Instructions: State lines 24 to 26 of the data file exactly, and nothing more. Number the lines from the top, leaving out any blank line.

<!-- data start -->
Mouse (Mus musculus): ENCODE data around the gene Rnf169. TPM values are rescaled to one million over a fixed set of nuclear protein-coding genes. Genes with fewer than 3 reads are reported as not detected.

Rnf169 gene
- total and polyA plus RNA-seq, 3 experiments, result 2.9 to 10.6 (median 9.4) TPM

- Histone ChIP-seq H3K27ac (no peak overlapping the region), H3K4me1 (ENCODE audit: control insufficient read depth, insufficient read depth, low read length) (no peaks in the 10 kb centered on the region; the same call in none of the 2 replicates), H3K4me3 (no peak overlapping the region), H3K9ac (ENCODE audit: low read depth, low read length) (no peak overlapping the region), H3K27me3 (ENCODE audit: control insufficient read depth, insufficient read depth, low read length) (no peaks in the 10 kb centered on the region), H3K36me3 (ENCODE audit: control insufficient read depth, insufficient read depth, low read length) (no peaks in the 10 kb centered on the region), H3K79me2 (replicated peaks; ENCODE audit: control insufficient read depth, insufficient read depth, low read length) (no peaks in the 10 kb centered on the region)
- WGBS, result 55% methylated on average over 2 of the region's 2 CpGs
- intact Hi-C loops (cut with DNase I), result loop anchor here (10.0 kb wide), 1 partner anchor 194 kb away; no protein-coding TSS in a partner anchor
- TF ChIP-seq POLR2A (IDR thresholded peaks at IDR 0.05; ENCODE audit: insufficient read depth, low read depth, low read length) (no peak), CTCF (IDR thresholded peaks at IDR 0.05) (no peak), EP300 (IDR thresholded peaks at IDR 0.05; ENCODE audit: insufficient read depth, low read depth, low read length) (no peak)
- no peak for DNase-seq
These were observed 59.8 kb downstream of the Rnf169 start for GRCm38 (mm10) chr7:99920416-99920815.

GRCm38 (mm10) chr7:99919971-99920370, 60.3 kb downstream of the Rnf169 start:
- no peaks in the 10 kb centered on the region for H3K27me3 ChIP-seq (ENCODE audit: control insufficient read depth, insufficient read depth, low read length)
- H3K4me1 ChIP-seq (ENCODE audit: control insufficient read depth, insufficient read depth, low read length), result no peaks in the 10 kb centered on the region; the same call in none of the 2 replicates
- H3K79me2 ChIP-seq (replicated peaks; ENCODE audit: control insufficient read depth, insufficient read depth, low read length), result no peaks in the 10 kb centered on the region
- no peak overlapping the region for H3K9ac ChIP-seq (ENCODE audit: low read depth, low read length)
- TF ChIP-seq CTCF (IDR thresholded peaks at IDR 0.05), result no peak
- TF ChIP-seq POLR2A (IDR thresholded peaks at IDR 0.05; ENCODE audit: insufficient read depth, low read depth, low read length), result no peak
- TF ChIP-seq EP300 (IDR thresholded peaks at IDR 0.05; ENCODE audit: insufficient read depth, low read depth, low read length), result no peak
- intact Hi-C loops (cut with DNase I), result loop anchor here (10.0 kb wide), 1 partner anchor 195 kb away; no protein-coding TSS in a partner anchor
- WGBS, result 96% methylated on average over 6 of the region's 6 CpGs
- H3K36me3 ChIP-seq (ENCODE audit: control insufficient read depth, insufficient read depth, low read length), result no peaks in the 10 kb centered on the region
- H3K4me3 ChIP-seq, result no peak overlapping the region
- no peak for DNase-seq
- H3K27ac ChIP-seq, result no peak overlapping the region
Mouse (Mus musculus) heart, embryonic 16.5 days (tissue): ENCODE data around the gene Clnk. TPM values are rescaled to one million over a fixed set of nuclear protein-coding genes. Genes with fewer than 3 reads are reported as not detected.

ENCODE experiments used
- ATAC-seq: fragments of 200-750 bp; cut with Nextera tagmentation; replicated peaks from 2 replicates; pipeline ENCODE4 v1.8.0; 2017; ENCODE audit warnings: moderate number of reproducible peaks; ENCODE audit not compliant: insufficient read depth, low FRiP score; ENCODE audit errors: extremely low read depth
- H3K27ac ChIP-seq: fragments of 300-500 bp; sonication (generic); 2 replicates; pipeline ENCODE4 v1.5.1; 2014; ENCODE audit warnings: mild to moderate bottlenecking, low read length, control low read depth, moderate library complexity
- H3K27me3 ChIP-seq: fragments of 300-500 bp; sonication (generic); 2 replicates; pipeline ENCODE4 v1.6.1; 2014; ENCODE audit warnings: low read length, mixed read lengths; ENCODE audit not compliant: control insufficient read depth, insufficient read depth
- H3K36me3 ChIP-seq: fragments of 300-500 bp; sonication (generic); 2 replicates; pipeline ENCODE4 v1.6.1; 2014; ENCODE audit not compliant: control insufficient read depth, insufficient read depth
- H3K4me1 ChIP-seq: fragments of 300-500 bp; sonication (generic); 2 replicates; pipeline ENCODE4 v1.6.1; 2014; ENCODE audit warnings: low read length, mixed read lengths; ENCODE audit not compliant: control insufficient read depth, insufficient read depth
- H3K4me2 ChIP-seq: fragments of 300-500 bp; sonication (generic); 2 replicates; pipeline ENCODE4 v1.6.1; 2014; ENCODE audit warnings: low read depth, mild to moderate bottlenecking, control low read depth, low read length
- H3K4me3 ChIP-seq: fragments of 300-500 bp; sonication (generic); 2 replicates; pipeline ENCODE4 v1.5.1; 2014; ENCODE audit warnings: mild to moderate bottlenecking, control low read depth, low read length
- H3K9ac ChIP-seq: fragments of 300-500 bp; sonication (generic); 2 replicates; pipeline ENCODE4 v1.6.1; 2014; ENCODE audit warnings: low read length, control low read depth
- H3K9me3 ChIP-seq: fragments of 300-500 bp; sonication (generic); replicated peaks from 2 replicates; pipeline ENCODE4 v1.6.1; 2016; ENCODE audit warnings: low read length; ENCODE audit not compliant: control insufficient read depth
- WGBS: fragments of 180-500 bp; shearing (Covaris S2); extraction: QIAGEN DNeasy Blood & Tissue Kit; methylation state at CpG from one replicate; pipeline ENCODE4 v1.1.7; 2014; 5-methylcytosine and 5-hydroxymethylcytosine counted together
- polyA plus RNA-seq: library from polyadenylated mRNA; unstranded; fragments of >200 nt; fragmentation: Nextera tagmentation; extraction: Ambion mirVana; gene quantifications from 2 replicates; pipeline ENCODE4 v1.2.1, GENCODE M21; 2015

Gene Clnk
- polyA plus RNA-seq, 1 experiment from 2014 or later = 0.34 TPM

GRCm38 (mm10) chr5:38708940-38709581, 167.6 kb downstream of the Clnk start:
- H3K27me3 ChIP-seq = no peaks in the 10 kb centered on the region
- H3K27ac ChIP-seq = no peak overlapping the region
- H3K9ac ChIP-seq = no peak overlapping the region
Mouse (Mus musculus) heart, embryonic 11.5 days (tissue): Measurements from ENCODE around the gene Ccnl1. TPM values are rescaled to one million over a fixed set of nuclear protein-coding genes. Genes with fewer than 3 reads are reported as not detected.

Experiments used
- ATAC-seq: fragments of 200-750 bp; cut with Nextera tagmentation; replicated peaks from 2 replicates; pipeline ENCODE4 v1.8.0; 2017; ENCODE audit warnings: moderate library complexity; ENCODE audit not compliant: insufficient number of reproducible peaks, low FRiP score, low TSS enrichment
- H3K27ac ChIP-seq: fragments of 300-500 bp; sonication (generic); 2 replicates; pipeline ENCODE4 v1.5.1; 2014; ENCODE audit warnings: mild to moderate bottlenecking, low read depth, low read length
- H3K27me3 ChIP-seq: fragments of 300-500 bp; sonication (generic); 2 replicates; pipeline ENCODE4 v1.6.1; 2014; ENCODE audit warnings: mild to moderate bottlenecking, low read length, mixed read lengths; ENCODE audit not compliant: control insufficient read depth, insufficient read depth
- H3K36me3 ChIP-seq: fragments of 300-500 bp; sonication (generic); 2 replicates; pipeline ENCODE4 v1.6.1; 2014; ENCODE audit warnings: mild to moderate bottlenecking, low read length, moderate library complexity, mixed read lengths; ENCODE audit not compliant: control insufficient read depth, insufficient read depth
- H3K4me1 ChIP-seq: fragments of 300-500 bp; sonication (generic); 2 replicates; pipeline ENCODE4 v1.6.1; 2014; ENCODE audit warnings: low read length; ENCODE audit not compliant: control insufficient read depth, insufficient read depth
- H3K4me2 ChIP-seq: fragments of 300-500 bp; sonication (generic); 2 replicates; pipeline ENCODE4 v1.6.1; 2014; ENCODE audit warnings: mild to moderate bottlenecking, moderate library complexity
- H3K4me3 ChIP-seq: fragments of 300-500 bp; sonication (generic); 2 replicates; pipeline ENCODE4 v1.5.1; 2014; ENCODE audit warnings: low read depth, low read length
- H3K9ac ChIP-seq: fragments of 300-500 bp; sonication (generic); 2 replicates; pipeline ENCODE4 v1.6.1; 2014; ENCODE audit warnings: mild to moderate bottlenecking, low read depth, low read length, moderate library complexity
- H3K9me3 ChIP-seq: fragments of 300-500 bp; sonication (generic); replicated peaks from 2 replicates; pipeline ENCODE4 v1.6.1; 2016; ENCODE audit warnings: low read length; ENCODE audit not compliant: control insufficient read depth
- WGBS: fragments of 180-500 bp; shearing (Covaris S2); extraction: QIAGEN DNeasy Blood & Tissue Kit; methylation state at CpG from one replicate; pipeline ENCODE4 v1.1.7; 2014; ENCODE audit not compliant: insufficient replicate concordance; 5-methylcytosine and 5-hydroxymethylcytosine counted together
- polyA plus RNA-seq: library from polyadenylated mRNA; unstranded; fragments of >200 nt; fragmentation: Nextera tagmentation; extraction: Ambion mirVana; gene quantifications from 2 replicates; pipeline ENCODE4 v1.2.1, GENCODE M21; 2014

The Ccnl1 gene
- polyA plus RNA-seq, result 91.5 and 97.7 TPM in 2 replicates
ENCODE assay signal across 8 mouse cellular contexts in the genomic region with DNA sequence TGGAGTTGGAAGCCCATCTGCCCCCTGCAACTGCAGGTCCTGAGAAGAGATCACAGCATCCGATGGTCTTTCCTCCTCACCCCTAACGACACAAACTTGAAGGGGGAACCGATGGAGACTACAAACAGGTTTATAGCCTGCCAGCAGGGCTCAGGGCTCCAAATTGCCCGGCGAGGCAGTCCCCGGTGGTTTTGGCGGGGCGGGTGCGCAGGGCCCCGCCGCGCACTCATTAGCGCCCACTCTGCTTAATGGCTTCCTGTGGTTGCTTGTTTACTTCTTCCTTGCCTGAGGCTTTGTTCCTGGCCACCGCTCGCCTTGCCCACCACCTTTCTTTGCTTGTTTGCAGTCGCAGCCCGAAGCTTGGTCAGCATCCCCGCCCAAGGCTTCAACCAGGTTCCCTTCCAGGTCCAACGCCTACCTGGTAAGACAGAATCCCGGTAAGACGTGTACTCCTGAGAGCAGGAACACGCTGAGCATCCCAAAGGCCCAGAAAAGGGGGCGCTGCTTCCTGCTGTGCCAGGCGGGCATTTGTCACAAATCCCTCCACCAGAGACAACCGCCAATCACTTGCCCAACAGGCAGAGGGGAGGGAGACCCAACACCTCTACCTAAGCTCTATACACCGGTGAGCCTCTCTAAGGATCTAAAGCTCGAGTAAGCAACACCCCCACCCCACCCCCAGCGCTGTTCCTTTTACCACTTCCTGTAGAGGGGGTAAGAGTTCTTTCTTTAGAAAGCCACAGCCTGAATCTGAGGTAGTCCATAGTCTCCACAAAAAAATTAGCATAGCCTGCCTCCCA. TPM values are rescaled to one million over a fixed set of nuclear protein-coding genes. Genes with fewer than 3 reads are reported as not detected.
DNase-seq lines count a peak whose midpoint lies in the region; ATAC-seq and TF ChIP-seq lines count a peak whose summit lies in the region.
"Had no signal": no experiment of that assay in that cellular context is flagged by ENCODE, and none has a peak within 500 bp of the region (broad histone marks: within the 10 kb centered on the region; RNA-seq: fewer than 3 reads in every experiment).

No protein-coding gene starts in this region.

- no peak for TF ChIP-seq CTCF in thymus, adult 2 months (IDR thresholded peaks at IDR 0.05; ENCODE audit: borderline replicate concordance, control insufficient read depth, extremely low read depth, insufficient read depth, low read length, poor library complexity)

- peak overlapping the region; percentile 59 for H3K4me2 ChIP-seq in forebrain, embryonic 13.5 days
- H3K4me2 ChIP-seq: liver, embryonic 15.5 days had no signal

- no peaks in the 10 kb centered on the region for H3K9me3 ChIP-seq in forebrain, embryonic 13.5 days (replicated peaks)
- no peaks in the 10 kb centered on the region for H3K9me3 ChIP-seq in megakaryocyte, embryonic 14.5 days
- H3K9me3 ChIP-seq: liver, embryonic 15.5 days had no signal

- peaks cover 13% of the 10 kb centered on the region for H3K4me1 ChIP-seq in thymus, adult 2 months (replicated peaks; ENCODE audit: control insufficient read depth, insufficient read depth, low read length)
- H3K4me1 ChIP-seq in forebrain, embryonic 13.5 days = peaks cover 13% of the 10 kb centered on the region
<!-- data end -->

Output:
Mouse (Mus musculus) heart, embryonic 16.5 days (tissue): ENCODE data around the gene Clnk. TPM values are rescaled to one million over a fixed set of nuclear protein-coding genes. Genes with fewer than 3 reads are reported as not detected.

ENCODE experiments used
- ATAC-seq: fragments of 200-750 bp; cut with Nextera tagmentation; replicated peaks from 2 replicates; pipeline ENCODE4 v1.8.0; 2017; ENCODE audit warnings: moderate number of reproducible peaks; ENCODE audit not compliant: insufficient read depth, low FRiP score; ENCODE audit errors: extremely low read depth